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1667 papal conclave

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Papal conclave
June 1667
Sede vacante.svg
Coat of arms during the vacancy of the Holy See
Dates and location
2–20 June 1667
Apostolic Palace, Papal States
Elected Pope
Giulio Rospigliosi
Name taken: Clement IX
Pope Clement IX.jpg

The papal conclave of 1667 was convened on the death of Pope Alexander VII and ended with the election of Giulio Rospigliosi as Pope Clement IX. The conclave was dominated by factions loyal to the cardinal nephews of Alexander VII and Urban VIII, it saw the continued existence of the Squadrone Volante, or Flying Squadron, that had emerged in the 1655 conclave. The conclave also saw Spain and France, the two largest Catholic powers at the time, both support Rospigliosi's election as pope. Ultimately, Rospigliosi's election was achieved when the French ambassador bribed Flavio Chigi, Alexander's nephew, to support Rospigliosi. Following the conclave all the parties believed they had elected the pope that they had wanted.


After his election Alexander VII had initially been opposed to nepotism, refusing to name a cardinal nephew. Members of the College of Cardinals urged him to reconsider appointing members of his family to positions of power, and he eventually relented, naming fellow members of his Chigi family to the papal government and appointing a cardinal nephew.[1]

The diplomatic relationship between France and the Papal States became worse while Alexander was pope. France had invaded Avignon in 1664 after a confrontation between France's ambassador to the Holy See and papal troops; the French forces left Avignon only after an apology was rendered by Alexander. Cardinal Mazarin, the leader of the French government, further urged Alexander to create more French cardinals, but he did not do so. During his pontificate Alexander created 40 new cardinals with 33 of them being Italians.[1]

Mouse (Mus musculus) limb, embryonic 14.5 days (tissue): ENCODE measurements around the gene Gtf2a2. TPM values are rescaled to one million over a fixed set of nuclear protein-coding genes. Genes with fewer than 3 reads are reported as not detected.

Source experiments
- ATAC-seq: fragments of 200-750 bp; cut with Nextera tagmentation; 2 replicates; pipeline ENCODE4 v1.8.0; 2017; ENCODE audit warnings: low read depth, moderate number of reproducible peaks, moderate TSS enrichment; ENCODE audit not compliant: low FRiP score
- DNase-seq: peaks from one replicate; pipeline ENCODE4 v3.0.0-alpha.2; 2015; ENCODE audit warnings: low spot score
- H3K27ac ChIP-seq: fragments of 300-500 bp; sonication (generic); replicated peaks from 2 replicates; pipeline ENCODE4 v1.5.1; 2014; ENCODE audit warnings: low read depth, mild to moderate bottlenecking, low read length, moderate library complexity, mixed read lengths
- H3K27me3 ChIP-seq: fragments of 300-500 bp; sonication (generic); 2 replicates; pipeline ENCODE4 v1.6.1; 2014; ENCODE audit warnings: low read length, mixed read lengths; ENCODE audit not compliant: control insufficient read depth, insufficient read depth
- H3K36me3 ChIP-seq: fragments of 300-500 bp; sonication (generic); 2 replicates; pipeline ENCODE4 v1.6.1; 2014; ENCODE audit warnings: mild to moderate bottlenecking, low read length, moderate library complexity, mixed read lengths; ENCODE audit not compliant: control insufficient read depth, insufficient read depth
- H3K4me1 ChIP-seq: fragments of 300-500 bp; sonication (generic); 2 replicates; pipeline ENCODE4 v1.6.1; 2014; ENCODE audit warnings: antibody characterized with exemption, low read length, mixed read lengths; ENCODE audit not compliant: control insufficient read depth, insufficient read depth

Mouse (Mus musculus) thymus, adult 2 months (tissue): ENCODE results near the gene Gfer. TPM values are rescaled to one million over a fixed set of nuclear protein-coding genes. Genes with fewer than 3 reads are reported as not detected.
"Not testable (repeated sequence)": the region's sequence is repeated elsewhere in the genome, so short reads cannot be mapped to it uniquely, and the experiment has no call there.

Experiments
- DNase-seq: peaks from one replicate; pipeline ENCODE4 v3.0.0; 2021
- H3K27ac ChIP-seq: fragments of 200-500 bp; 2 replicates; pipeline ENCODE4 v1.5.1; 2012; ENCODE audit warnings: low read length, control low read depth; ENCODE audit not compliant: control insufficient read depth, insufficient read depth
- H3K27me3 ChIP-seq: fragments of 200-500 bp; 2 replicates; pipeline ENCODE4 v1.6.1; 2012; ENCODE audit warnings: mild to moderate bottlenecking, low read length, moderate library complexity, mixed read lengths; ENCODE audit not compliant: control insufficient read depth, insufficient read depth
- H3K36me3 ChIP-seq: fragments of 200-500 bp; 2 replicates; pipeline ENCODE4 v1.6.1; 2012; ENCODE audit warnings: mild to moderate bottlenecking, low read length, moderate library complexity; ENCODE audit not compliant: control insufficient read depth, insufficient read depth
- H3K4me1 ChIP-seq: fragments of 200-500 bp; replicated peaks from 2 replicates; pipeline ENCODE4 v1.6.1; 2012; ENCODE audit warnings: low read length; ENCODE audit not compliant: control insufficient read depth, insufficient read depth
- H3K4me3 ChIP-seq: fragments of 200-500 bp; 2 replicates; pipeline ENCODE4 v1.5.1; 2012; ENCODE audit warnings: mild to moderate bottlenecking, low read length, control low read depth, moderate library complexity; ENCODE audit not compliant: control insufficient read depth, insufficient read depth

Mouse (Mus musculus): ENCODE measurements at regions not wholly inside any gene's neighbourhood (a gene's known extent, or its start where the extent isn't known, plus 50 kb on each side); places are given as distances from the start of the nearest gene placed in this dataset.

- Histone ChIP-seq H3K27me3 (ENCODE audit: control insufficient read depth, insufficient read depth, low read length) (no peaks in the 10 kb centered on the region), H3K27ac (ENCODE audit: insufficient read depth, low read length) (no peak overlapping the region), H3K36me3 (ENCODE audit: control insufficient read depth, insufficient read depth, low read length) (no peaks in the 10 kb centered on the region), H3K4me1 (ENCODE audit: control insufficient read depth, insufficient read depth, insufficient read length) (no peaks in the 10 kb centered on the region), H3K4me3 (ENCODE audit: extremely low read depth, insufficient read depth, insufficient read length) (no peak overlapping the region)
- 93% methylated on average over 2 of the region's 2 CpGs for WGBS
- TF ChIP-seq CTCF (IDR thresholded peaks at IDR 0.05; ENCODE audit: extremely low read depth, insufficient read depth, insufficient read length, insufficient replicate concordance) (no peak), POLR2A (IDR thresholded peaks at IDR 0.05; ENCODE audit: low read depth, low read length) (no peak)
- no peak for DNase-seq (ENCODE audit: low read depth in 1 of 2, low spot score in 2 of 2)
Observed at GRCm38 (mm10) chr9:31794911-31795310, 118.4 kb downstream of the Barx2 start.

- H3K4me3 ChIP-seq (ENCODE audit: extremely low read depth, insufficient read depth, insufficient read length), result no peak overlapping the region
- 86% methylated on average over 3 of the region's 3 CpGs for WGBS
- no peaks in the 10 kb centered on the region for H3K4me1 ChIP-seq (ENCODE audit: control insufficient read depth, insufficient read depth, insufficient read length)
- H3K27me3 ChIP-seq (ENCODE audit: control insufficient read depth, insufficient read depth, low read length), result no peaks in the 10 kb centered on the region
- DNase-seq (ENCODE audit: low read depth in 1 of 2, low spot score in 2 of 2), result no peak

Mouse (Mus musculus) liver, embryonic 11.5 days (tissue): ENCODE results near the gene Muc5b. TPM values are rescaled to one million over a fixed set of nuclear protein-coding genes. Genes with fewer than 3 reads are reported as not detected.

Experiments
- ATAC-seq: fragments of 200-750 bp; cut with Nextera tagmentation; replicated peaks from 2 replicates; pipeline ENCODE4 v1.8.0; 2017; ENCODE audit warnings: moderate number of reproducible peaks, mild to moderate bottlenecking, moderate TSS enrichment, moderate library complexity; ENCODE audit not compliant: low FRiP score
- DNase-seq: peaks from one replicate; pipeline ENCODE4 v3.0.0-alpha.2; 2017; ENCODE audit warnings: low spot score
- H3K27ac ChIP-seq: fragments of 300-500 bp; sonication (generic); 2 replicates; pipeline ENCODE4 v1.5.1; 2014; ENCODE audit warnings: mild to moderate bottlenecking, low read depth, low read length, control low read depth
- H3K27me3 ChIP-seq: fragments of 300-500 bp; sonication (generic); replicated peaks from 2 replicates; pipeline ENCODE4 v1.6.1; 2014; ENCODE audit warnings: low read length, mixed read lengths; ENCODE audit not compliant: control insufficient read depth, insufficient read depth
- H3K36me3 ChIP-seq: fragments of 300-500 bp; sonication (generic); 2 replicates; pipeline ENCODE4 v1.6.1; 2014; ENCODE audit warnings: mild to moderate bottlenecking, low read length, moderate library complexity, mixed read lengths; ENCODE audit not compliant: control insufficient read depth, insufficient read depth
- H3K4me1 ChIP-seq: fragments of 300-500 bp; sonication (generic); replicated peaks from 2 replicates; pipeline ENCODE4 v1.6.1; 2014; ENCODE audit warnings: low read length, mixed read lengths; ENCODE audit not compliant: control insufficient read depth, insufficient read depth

Within the College of Cardinals a faction of cardinals that was not loyal to any of the Catholic monarchies were called the Squadrone Volante, and had risen during the conclave of 1655; the name, which translates as Flying Squadron, was given because of their support of candidates who they believed had the best interest of the papacy in mind rather than candidates supported by the secular monarch.[2] Christina, Queen of Sweden, who had abdicated the Swedish throne and moved to Rome before converting to the Catholic Church, served as the secular supporter of the group, and became particularly close to Decio Azzolino.[3]


When the conclave opened it had 64 cardinal electors present. At the time of Alexander's death, the College was at its then-maximum capacity of 70 members. Between the time of his death and the opening of the conclave on 2 June 1667, two of the cardinals had died, and four members had yet to arrive in Rome. Since the conclaves of 1605, the College had consistently maintained 60 or more members take place in the conclave, and crowding had become an issue; the College debated whether it would be appropriate to hold the conclave in the Vatican given concerns about crowding and deaths of cardinals in previous conclaves, but older cardinals insisted on holding the conclave there.[1]